Get tough on footy betting

Get tough on footy betting

As the World Cup 2022 kicked off in an air-conditioned Qatar stadium on Sunday, so did football betting across Thailand -- which, despite being illegal, has unfortunately become a part of the country's football culture.

Despite the economic malaise, last year about four million Thais spent over 180 million baht on online gambling, most of which was spent on football betting, according to Thanakorn Komkrit, secretary-general of the Stop Gambling Foundation.

With the World Cup in full swing, betting is expected to reach new heights. The latest survey carried out by the University of the Thai Chamber of Commerce (UTCC) estimated the public will spend 75 billion baht as the matches take place between Nov 20 and Dec 18. That said, the survey found only 18 billion baht of this would be spent on venues, food and beverages, advertising, and multimedia appliances. The rest, approximately 57 billion baht, would be spent on football bets, both online and offline. While this figure is marginally better than the one reported for World Cup 2018 -- when Thais spent about 60 billion baht on football bets -- it still means while the average consumer will spend 1,920 baht on Cup-related expenses, the average gambler is expected to splurge 21,580 baht on Cup-related bets.

According to the Stop Gambling Foundation, about one million people are expected to become first-time gamblers during the World Cup, about a quarter of whom will bet on matches after the tournament ends. Young children are at risk from increased exposure to betting too. Researchers from Chulalongkorn University found in 2018 that children as young as seven were betting on World Cup 2018 games.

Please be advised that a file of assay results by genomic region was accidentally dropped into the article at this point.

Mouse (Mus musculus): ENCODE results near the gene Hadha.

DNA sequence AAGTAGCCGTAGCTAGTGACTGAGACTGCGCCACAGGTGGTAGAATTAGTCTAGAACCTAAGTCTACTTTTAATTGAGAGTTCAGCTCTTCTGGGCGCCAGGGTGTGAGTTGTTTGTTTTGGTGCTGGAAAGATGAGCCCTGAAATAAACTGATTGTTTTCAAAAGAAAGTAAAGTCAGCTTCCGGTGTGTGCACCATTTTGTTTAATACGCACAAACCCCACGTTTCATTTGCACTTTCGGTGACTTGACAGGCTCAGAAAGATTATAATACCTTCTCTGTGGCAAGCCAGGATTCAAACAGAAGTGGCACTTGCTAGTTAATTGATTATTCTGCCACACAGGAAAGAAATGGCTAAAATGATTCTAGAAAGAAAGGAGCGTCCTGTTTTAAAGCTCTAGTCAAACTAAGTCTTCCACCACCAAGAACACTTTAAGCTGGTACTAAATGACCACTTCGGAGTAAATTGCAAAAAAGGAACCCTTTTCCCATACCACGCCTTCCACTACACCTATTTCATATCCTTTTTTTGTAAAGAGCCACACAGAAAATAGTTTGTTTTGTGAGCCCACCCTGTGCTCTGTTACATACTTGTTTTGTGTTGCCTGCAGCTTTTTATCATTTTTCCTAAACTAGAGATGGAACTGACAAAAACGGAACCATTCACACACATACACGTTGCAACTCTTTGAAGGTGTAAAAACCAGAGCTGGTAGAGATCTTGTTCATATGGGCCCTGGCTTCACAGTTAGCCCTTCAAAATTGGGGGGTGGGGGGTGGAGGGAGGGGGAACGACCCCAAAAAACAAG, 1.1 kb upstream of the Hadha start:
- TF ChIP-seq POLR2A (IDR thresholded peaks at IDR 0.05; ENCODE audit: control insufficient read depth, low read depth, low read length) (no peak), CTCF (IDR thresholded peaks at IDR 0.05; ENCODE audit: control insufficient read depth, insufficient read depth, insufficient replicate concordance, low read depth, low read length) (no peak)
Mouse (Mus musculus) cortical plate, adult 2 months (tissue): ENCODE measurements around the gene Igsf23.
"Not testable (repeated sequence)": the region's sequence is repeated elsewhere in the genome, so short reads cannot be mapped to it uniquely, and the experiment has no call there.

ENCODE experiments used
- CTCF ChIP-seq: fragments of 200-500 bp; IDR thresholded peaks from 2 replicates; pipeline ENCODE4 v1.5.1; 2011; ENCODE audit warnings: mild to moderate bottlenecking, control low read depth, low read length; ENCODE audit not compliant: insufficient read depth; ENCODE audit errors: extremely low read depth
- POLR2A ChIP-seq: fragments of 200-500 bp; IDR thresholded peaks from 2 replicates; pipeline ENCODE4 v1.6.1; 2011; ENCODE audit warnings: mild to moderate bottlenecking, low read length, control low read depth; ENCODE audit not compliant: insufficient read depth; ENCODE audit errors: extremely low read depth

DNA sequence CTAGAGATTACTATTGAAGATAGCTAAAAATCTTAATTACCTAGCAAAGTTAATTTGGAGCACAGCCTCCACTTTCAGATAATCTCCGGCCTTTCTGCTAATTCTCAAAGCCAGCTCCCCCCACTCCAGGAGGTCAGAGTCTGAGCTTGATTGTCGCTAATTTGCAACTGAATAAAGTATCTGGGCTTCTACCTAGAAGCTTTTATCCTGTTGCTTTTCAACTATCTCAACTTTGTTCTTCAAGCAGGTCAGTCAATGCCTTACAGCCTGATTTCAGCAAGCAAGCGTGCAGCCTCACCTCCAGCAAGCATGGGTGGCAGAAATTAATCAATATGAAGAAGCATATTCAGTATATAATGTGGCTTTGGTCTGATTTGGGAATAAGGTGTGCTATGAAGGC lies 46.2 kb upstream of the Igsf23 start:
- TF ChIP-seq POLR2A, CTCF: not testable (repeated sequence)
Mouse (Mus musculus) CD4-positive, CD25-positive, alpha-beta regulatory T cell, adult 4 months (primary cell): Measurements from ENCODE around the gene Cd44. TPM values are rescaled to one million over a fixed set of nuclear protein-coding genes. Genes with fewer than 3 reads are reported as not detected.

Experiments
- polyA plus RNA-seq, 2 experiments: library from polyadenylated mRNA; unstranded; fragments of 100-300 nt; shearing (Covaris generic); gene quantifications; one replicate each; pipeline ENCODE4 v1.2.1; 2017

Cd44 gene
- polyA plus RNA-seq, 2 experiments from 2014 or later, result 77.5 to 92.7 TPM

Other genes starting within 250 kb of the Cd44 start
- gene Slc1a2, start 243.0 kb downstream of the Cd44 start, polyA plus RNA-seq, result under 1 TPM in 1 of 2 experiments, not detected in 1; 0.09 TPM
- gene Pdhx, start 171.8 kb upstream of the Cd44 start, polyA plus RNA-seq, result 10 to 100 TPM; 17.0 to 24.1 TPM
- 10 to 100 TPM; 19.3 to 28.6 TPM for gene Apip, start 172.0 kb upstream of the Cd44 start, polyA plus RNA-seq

The government along with the police need to mount an all-out effort to tackle the problem, especially considering the effects gambling has on crime rates, household debts, and psychological well-being.

The Royal Thai Police and the Digital Economy and Society Ministry had earlier in the year promised to crack down on gambling, with the DES Ministry touting the use of artificial intelligence (AI) technology to target online betting sites. National police chief Damrongsak Kittiprapas also set up a task force to deal with the problem, deploying officers specifically to monitor betting in and around entertainment venues and universities.

He recently announced that the police will use money-laundering laws to prosecute bookies. That will be a herculean task, as most bookies have moved online thanks to the internet. Most operate with servers based overseas, which makes it harder for law enforcement officers to track them down and make any arrests.

The DES Ministry's AI algorithm, meanwhile, is still far from perfect. While many online betting sites were shut down yesterday, some managed to remain online using proxy networks.

The question here is not how fast online gambling websites can be closed down, but how serious authorities are in their war against football betting. Authorities have launched similar crackdowns since World Cup 2014 without much success. The police have amassed huge piles of information on money trails and bookies' identities, yet the same people keep reappearing running similar schemes.

How can they survive and thrive despite repeated crackdowns, both online and offline? Many observers have pointed to corruption within the force as the real root of the problem. Whatever the reason is, with experience and better technology in their hands, the police cannot afford to lose the war on football betting again.


Bangkok Post editorial column

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